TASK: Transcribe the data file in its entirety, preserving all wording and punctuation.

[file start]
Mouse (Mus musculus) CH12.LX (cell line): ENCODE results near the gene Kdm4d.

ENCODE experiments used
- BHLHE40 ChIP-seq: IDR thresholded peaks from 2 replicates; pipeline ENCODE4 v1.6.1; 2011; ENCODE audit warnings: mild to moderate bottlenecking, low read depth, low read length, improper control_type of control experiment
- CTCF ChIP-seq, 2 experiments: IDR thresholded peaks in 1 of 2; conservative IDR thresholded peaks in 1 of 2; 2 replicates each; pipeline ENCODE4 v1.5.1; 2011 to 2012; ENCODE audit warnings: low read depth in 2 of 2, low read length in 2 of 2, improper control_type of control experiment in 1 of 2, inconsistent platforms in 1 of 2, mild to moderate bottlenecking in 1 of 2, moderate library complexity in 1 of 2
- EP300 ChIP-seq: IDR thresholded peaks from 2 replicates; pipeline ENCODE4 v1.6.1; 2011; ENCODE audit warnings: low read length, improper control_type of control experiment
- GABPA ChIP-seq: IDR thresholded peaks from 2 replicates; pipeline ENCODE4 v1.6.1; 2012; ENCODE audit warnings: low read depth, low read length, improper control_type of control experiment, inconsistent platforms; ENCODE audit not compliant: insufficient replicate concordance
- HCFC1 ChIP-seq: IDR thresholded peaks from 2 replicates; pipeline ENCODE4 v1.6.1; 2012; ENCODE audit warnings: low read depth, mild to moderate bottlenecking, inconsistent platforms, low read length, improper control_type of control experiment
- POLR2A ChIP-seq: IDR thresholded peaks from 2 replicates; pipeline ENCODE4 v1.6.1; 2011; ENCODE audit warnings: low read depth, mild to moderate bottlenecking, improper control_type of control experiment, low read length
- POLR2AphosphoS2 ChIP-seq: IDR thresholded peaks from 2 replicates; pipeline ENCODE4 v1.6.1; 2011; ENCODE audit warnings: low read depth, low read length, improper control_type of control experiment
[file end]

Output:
Mouse (Mus musculus) CH12.LX (cell line): ENCODE results near the gene Kdm4d.

ENCODE experiments used
- BHLHE40 ChIP-seq: IDR thresholded peaks from 2 replicates; pipeline ENCODE4 v1.6.1; 2011; ENCODE audit warnings: mild to moderate bottlenecking, low read depth, low read length, improper control_type of control experiment
- CTCF ChIP-seq, 2 experiments: IDR thresholded peaks in 1 of 2; conservative IDR thresholded peaks in 1 of 2; 2 replicates each; pipeline ENCODE4 v1.5.1; 2011 to 2012; ENCODE audit warnings: low read depth in 2 of 2, low read length in 2 of 2, improper control_type of control experiment in 1 of 2, inconsistent platforms in 1 of 2, mild to moderate bottlenecking in 1 of 2, moderate library complexity in 1 of 2
- EP300 ChIP-seq: IDR thresholded peaks from 2 replicates; pipeline ENCODE4 v1.6.1; 2011; ENCODE audit warnings: low read length, improper control_type of control experiment
- GABPA ChIP-seq: IDR thresholded peaks from 2 replicates; pipeline ENCODE4 v1.6.1; 2012; ENCODE audit warnings: low read depth, low read length, improper control_type of control experiment, inconsistent platforms; ENCODE audit not compliant: insufficient replicate concordance
- HCFC1 ChIP-seq: IDR thresholded peaks from 2 replicates; pipeline ENCODE4 v1.6.1; 2012; ENCODE audit warnings: low read depth, mild to moderate bottlenecking, inconsistent platforms, low read length, improper control_type of control experiment
- POLR2A ChIP-seq: IDR thresholded peaks from 2 replicates; pipeline ENCODE4 v1.6.1; 2011; ENCODE audit warnings: low read depth, mild to moderate bottlenecking, improper control_type of control experiment, low read length
- POLR2AphosphoS2 ChIP-seq: IDR thresholded peaks from 2 replicates; pipeline ENCODE4 v1.6.1; 2011; ENCODE audit warnings: low read depth, low read length, improper control_type of control experiment